Adrian Gonzalez: Gonzo for God

By Mike Yorkey | Excerpted | March 14 2012

Excitedly, the boys scattered the baseball cards across their bedroom floor without regard for the merchandise's future value on the trading market.

Crease marks? Fuzzy corners? Who cares! This was no time to worry about a mint-condition collection. There were bedroom baseball lineups to be picked, for Pete's sake!

Speaking of Pete, he was available on the carpet. You could do a lot worse than Pete Rose, baseball's all-time hit king. But young Adrian Gonzalez always reached for someone else first: Tony Gwynn. As a San Diego area native and a left-hander, Adrian adored Gwynn, another lefty whose .338 lifetime batting average for the hometown Padres punched his ticket into both Cooperstown and Adrian's heart.

Usually, Will Clark was drafted next. My, oh my, Will the Thrill sure had a sweet stroke. Then, another lefty: Darryl Strawberry. With his pre-pitch bat waggle, exaggerated leg kick, and powerfully loopy swing, the Straw Man was always a favorite.

On and on it went until Adrian and his two older brothers, David Jr. and Edgar, finished their lineups. Each team had to reflect all nine defensive positions. (Stacking the lineup with Mike Schmidt and Wade Boggs—two third baseman—was strictly taboo.)

Out came the plastic bat. Next, the ball—usually a wad of tape or balled-up socks. Finally, the bases…

Uh, let's see. How about the bed, the closet door, and that pile of dirty clothes? What about home plate? Aw, heck, let's get started. Just throw something down on the floor.

And batter up!

Once bedroom baseball started, the boys tried to mimic each player's real-life swing. Every square inch of the room was demarcated for the type of hit it produced. The top of the far wall was a home run. There were plenty of those.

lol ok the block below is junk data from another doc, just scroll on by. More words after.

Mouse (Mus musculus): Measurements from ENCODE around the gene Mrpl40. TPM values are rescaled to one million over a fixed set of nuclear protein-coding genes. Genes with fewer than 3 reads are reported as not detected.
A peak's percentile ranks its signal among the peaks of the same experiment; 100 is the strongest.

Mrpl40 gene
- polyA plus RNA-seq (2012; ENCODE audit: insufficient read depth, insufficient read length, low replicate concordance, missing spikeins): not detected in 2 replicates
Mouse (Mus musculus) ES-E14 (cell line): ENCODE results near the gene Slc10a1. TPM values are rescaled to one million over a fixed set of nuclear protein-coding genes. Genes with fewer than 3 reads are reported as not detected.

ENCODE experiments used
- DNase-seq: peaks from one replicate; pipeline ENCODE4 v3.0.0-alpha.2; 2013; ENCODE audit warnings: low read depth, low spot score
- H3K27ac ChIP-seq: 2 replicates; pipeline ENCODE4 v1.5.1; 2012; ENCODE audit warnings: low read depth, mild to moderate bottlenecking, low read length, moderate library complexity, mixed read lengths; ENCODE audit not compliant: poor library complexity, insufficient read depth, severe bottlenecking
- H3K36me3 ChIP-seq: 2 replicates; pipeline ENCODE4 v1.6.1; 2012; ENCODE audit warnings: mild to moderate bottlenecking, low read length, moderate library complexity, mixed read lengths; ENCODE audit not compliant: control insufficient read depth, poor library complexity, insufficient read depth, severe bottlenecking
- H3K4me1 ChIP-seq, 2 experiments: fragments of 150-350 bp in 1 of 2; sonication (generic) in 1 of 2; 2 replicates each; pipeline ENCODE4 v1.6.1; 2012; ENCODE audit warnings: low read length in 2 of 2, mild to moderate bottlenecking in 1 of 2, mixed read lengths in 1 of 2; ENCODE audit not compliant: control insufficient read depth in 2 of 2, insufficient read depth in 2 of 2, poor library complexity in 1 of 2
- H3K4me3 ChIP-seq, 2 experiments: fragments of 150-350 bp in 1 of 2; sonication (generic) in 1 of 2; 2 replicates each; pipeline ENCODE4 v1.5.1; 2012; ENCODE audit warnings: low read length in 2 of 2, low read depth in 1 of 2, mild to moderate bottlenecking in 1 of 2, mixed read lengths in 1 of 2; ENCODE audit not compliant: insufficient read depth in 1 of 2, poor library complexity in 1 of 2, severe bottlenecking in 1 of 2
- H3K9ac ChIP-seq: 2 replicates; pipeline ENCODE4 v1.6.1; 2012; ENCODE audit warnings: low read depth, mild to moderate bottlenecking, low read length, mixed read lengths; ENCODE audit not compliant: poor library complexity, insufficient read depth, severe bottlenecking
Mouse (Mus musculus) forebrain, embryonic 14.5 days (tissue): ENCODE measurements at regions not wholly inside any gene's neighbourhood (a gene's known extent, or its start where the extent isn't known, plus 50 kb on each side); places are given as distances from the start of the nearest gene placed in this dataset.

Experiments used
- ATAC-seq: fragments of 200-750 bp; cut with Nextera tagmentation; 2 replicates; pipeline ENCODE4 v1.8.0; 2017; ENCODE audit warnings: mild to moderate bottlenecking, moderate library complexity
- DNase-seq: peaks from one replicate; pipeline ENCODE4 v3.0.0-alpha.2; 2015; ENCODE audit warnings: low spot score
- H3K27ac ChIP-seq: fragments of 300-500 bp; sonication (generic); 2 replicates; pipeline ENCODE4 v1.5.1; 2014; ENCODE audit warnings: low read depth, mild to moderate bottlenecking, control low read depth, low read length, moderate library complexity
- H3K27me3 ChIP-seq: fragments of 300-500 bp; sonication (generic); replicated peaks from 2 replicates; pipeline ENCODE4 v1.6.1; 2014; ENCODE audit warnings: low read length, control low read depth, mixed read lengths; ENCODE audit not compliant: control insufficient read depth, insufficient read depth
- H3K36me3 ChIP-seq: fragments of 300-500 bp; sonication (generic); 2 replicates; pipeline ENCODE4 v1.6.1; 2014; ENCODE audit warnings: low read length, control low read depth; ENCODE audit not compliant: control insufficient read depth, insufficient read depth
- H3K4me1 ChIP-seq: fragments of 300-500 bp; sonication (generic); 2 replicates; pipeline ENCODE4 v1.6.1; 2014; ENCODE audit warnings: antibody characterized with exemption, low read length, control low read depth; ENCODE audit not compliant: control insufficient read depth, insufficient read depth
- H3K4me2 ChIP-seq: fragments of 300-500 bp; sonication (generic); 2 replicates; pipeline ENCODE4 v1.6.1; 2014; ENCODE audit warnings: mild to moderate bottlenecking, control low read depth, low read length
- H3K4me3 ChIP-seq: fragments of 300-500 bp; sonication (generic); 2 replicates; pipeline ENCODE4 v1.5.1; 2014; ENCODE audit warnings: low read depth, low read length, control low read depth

Adrian and Edgar's battles, in particular, were epic.

"When I got back from school, they were already playing," recalled David Jr., who is eight years older than Adrian and four years older than Edgar. "Whoever won, they were the champions of the world. When Adrian won, he'd be shouting it all over house. Edgar would get mad and want to play again. Same thing the other way."

Adrian has come a long way from those halcyon childhood days, bathed as they were in baseball, simplicity, and the SoCal sun. He is now the Boston Red Sox' newly minted superstar, a $154 million slugger who is quickly etching his name into franchise history with his gorgeous swing. After the magnificent season he fashioned in 2011—a .338 batting average that was second best in the major leagues and 213 hits that tied him with Michael Young of Texas for the most in the majors—Adrian is generally acclaimed as one of this generation's greatest hitters.

Just don't expect any of this to faze him. All the hubbub in Hub City elicits little more than a shoulder shrug from this twenty-nine-year-old batsman who's in the prime of his career. Don't let his nonchalance fool you, though. Adrian's levelheaded outlook has as much to do with his deep Christian faith as it does with his mellow personality. He mixes his SportsCenter-highlight abilities with genuine Christlike humility as well as anyone in the game today. For Adrian, the dichotomy fits like a well-oiled mitt.

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